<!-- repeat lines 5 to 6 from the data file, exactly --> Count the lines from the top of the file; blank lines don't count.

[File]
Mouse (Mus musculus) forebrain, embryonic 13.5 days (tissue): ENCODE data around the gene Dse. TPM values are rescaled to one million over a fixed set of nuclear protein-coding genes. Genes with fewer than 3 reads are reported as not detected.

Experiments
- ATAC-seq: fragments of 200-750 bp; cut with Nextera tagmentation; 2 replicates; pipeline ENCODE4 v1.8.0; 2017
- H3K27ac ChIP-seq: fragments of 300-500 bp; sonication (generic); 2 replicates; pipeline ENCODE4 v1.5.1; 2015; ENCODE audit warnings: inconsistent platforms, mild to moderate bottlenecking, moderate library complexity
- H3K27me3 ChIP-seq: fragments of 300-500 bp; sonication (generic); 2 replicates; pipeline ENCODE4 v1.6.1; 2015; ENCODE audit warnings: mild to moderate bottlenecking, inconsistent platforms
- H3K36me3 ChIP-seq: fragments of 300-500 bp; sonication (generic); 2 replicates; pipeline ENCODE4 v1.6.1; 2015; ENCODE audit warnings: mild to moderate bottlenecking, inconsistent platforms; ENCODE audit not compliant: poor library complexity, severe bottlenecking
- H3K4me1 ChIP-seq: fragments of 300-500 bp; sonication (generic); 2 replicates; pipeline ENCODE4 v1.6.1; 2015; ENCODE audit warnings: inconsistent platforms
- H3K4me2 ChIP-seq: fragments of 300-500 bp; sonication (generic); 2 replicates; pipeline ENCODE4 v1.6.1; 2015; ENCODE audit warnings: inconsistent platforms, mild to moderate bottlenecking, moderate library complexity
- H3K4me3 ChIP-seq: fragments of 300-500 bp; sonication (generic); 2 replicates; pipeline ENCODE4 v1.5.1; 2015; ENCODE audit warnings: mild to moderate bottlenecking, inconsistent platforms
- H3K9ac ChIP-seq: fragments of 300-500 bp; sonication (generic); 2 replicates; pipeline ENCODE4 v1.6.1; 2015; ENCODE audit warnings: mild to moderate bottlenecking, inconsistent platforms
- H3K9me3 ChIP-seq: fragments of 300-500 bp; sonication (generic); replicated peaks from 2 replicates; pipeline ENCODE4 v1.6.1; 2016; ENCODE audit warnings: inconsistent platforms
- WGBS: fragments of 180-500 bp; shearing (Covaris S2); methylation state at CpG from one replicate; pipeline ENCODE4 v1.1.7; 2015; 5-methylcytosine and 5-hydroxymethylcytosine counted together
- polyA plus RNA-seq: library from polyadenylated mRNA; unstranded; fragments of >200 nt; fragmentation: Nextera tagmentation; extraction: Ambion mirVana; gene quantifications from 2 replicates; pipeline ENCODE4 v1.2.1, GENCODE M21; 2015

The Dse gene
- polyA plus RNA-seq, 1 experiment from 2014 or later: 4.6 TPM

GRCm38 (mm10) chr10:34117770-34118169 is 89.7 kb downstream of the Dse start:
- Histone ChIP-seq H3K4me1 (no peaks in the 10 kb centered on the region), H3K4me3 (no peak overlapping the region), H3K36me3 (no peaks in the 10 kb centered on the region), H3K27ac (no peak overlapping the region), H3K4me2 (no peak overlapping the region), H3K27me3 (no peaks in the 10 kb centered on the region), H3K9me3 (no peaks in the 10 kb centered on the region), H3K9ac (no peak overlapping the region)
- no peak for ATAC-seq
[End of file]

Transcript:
- H3K27me3 ChIP-seq: fragments of 300-500 bp; sonication (generic); 2 replicates; pipeline ENCODE4 v1.6.1; 2015; ENCODE audit warnings: mild to moderate bottlenecking, inconsistent platforms
- H3K36me3 ChIP-seq: fragments of 300-500 bp; sonication (generic); 2 replicates; pipeline ENCODE4 v1.6.1; 2015; ENCODE audit warnings: mild to moderate bottlenecking, inconsistent platforms; ENCODE audit not compliant: poor library complexity, severe bottlenecking